Chickens may seem like simple livestock, but they are actually intelligent, curious birds. Keeping your flock entertained can help them stay healthier and happier, making them a more productive part of your farm.
Is Boredom Bad?
Inexperienced chicken-keepers often believe that overstimulation can lead to flock problems, but in fact the opposite is true. If chickens are bored and listless, a variety of difficulties can arise, including…
- Aggression: When chicks are bored, they may become irritated more quickly and can start pecking or attacking other flock members. In extreme cases, injuries or even cannibalism can result.
- Poor Productivity: Bored hens often have lower laying rates than hens with adequate stimulation. If chickens are inactive, they will develop poor quality meat with a higher fat composition rather than richer protein.
- Slower Reflexes: If chicks are not alert, they may not be able to react quickly in case of threats. This can make them more vulnerable to predators such as rats, snakes and raccoons, which can lead to flock fatalities.
- Stress: When chicks and chickens are bored, they can become generally stressed. This makes them more at risk for diseases and overall poor health.
Fortunately, it is easy to take steps to keep chicks thoughtfully entertained and avoid the difficulties that can come from a bored flock.
8 Fun, Free Ways to Keep Chicks Entertained
It doesn’t cost a lot to provide your chicks with adequate engagement and entertainment, and with a little bit of creativity you can offer your flock plenty of fun.
A simple perch can give your chicks a new worldview just by changing their elevation. Even better are multi-level perches that chickens can climb and explore. Stumps of different heights and sizes, sturdy branches or logs, an A-frame ladder or even an old wooden chair can be a unique perch. Be sure the perches are free of sharp edges that could cause injuries, however, and do not position them too close to fences or areas where chickens could escape.
A variety of reflective surfaces in the coop can entertain chicks for hours. They may chase the moving sparkles and lights, or simply interact with their own reflections. Hang old CDs, DVDs or other reflective items from strings that will twist and turn, or put a larger mirror where the chickens can easily see it. Use sturdy, unbreakable mirrors, however, to avoid the risk of shattered glass that can cause severe injuries.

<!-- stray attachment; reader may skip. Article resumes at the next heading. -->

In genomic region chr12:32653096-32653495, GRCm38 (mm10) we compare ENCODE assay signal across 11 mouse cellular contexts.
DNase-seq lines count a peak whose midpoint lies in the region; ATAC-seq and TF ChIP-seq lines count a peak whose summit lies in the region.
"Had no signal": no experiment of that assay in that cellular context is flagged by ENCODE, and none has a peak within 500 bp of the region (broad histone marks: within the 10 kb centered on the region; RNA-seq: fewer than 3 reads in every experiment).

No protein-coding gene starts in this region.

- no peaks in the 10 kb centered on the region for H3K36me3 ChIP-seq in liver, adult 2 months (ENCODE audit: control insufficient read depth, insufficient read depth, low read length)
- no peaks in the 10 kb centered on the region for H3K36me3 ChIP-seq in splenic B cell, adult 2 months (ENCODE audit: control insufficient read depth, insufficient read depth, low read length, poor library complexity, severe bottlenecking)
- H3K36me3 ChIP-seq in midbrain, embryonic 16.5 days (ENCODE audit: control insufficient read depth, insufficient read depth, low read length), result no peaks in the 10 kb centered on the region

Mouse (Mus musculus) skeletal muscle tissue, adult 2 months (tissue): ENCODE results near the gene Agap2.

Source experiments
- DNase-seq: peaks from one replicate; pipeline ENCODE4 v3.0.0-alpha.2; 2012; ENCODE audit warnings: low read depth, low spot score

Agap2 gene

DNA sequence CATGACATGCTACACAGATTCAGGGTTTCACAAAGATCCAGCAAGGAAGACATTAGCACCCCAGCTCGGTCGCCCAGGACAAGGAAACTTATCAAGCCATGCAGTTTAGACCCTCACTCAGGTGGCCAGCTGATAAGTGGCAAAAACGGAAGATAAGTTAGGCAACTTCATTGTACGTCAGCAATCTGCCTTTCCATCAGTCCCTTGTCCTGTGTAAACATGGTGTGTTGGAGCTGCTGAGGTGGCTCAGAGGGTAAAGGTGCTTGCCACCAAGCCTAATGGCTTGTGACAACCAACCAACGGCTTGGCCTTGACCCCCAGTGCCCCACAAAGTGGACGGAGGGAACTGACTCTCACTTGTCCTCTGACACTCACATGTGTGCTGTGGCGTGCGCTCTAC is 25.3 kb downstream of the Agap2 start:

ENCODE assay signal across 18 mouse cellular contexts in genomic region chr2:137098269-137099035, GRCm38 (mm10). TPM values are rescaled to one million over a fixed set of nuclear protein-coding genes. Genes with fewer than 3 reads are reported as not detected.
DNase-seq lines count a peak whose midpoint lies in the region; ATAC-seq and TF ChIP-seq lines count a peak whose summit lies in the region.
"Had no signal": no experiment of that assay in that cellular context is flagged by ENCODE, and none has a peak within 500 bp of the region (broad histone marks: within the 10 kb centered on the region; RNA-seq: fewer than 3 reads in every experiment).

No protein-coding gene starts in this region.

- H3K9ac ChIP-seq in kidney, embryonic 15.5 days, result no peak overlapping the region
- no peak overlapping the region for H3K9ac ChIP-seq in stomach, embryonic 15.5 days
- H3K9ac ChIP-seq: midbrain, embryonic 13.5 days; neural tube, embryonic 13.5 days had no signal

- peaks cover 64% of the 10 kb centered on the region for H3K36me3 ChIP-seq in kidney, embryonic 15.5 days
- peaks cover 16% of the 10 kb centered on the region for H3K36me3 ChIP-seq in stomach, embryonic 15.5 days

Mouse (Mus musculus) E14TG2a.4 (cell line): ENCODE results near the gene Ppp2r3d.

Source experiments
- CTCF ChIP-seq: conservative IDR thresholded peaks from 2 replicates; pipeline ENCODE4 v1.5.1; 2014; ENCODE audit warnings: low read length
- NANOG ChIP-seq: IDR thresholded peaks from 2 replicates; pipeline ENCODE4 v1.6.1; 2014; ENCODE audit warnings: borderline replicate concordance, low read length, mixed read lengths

A change in the feeding routine can be a welcome break for your flock. A warm mash, peanut butter smeared on a log, unique feed cakes, fruit, melon rinds or a lettuce or cabbage head can all be great treats to entertain chicks. When you do provide treats, however, adjust other feeding options appropriately to avoid overfeeding.
Tetherball is a fun and easy game to arrange for your chicks. Suspend a healthy treat – a cabbage head, several apples, cucumber, melon half, etc. – from a rope or chain in the middle of the coop, and let the chickens peck away. Not only will they enjoy the treat, but the stimulation of chasing the swinging target will provide exercise and entertainment.
- Scratching Zone
Scratching is a natural foraging technique chickens use, and you can provide a scratching zone in the coop for easy enrichment. Sprinkling seed or corn in the scratch zone will keep the birds amused, but it will be even better if you toss some leaf litter, grass clippings or hay in the area occasionally. Sprinkling raisins, cranberries, grape halves or peas in the area will provide even more treats to keep the birds interested.
- Dust Bath
Chickens love to dust themselves, and dusting helps minimize lice, mites and other feather parasites to keep the birds healthy and comfortable. Provide an area of dry, fine dirt for them to dust and wallow, and enhance the area with wood ash or fine sand to keep it usable. If it gets too packed down for the birds to use easily, raking can help break up clumps and loosen the dirt for better dusting.
- Mystery Maze
It is easy to create a simple maze for chicks to explore. A few hay bales arranged in a simple pattern will give the birds multiple niches to explore, and they will enjoy the challenge even more if there are treats to find along the way. They will even perch on top of the bales for more stimulation.
- Bottle Battle
Pecking is another natural behavior for chickens, and you can take advantage of that with an easy bottle toy. Fill a clean, empty plastic bottle half full of corn, birdseed or chicken pellets, and drill several small holes around the sides of the bottle. Toss it into the coop or pen, and the chickens will happily peck away to enjoy the noise, motion and spilled treats.
Of course, the key to the best chick entertainment is diversity. Chickens will quickly become bored with the same treats, games and distractions, and switching up what entertainment options you provide will continue to keep them engaged and happy.